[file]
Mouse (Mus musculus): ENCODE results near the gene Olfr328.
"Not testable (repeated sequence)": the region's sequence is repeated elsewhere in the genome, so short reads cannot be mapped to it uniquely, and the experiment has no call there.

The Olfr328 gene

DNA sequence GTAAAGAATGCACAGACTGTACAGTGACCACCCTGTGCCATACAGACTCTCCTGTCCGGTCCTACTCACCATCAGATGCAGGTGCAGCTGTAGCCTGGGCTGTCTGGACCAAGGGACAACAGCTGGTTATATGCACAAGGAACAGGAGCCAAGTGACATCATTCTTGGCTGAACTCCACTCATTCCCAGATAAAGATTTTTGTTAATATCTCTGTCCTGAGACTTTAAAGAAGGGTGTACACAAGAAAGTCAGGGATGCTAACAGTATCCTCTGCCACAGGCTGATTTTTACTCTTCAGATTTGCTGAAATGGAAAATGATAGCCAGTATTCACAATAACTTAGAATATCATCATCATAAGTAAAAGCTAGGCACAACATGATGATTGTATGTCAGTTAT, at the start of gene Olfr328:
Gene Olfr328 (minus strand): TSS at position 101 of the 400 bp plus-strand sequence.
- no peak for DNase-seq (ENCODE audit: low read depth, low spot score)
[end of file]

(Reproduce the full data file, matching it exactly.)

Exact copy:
Mouse (Mus musculus): ENCODE results near the gene Olfr328.
"Not testable (repeated sequence)": the region's sequence is repeated elsewhere in the genome, so short reads cannot be mapped to it uniquely, and the experiment has no call there.

The Olfr328 gene

DNA sequence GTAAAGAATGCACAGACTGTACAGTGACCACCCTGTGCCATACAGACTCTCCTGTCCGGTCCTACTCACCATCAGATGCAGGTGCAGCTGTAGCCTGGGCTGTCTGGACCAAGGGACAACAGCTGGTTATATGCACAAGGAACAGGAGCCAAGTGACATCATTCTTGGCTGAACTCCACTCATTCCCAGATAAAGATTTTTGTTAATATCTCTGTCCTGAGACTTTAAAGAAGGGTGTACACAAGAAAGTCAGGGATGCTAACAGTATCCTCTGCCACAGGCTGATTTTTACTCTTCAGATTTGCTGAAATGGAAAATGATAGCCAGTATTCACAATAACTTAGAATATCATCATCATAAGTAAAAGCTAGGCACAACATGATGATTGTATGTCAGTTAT, at the start of gene Olfr328:
Gene Olfr328 (minus strand): TSS at position 101 of the 400 bp plus-strand sequence.
- no peak for DNase-seq (ENCODE audit: low read depth, low spot score)